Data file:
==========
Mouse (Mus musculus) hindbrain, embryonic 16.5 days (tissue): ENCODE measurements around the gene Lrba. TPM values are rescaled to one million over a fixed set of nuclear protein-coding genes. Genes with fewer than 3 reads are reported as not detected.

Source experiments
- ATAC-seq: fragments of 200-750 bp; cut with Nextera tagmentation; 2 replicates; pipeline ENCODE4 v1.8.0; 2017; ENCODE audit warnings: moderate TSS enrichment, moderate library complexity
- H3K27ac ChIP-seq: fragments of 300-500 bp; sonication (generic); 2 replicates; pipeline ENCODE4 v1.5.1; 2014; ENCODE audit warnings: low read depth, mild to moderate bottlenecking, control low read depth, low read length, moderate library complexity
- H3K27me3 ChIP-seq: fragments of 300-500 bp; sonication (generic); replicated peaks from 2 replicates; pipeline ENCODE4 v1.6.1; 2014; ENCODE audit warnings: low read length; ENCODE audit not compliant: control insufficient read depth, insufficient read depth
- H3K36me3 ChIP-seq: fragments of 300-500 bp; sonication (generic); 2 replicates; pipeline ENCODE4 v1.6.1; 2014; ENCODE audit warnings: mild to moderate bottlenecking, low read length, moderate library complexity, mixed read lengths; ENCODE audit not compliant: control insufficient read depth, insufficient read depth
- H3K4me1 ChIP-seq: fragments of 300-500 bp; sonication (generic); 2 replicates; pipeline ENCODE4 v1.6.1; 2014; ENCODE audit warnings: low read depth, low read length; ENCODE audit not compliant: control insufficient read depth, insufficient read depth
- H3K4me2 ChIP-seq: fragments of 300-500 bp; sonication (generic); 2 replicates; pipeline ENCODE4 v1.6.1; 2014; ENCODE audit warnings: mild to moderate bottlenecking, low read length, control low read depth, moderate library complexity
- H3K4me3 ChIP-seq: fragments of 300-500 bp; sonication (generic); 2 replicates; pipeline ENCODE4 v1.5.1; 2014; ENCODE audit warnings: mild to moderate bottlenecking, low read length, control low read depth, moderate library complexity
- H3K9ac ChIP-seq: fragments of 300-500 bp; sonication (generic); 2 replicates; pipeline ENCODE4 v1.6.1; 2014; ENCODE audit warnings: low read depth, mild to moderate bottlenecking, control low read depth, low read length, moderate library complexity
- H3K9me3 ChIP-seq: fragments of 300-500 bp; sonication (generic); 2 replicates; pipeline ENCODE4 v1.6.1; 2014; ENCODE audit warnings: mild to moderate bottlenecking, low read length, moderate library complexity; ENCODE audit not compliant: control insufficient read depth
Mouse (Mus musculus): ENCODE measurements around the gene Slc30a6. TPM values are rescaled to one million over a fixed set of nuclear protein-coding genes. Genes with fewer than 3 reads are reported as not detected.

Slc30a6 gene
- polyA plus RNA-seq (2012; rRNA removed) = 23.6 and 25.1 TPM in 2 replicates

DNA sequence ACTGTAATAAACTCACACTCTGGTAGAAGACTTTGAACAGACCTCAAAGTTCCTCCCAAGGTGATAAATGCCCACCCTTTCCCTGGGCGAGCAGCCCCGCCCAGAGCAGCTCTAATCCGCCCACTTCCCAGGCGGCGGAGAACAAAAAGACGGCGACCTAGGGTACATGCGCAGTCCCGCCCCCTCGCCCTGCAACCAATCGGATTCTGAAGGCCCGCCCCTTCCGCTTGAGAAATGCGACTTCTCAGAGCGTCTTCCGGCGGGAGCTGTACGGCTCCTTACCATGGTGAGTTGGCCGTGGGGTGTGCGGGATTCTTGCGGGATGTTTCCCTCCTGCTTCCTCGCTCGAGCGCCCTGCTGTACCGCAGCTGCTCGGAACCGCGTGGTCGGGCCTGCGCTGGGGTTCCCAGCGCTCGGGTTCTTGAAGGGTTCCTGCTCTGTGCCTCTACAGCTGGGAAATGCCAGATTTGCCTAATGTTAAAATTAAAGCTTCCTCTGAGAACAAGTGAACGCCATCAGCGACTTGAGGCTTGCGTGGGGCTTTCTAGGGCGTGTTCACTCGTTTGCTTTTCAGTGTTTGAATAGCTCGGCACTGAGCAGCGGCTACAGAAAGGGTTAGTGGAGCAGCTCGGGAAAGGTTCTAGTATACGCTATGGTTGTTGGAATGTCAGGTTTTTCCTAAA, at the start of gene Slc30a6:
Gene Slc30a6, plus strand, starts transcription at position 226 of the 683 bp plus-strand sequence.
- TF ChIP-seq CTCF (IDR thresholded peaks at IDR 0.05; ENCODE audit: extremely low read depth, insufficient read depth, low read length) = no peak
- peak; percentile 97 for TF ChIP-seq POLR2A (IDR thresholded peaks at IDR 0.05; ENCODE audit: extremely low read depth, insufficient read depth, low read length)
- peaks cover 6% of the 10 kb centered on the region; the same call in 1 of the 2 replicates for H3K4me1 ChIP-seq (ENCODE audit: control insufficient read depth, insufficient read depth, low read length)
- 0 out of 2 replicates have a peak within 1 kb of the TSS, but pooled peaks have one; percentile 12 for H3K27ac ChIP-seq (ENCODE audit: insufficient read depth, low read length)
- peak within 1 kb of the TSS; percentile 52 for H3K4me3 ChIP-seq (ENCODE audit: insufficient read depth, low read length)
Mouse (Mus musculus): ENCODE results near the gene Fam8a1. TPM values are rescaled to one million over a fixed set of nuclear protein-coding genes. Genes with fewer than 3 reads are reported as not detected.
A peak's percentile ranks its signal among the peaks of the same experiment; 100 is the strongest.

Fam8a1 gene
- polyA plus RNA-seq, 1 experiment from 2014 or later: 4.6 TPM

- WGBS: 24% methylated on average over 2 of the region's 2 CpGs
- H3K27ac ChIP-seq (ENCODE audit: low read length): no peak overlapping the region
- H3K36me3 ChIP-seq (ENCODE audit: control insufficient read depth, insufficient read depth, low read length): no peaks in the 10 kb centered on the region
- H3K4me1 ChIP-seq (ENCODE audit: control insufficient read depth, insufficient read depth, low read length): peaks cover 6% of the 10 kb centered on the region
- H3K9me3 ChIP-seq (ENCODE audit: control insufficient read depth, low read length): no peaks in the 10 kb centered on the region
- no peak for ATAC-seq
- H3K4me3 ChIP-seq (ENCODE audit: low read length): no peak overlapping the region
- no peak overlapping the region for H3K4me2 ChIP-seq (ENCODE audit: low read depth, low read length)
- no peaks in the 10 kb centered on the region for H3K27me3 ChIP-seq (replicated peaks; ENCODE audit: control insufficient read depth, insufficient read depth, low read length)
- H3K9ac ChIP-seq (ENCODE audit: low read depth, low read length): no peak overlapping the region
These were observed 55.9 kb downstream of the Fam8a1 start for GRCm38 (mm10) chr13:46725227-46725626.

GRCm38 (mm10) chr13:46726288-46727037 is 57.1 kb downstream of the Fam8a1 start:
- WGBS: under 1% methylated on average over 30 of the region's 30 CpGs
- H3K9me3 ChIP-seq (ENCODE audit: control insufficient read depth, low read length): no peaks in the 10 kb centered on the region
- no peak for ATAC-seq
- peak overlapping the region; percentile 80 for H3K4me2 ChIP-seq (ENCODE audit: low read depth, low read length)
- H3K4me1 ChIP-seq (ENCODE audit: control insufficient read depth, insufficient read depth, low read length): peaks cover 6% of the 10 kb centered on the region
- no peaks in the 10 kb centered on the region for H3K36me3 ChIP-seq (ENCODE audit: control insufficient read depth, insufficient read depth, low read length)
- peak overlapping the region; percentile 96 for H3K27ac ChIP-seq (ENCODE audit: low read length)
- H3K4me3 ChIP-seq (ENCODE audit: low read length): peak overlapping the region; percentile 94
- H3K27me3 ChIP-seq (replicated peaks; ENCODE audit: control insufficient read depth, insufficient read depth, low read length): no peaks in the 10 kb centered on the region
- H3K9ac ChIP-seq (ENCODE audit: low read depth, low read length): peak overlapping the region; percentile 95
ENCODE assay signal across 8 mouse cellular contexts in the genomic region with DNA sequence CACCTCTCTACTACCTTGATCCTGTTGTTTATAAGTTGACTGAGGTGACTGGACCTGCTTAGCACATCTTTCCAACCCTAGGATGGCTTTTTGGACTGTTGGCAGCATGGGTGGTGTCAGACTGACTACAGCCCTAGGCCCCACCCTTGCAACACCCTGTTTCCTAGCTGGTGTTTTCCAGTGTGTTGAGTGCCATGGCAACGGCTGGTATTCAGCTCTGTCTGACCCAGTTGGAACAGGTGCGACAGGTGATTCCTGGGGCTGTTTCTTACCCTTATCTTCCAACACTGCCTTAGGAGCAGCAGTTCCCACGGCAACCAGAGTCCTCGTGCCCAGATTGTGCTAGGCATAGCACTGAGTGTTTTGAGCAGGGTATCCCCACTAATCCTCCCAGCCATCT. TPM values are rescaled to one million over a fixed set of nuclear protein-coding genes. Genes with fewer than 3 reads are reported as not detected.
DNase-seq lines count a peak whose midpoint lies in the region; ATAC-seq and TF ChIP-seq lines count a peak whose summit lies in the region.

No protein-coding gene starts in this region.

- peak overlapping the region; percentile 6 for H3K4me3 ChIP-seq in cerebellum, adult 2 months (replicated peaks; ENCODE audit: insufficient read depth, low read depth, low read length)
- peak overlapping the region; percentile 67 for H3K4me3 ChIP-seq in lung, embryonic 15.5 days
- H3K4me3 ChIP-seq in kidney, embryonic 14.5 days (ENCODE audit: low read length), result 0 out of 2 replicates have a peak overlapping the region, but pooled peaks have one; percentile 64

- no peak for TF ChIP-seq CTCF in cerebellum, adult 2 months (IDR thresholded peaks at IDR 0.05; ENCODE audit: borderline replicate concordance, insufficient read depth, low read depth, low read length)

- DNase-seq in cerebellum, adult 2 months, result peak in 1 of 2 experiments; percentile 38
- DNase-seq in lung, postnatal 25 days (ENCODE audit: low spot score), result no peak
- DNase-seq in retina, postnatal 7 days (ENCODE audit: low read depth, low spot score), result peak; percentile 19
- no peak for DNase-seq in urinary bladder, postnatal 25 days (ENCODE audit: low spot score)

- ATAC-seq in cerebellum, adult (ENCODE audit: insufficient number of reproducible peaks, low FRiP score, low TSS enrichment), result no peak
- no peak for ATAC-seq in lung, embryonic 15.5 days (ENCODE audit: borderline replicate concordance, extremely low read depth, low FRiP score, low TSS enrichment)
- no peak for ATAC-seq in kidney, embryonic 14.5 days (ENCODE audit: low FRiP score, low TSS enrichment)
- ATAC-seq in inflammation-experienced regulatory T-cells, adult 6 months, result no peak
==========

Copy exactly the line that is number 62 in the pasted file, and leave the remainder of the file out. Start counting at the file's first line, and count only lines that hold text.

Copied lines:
- ATAC-seq in inflammation-experienced regulatory T-cells, adult 6 months, result no peak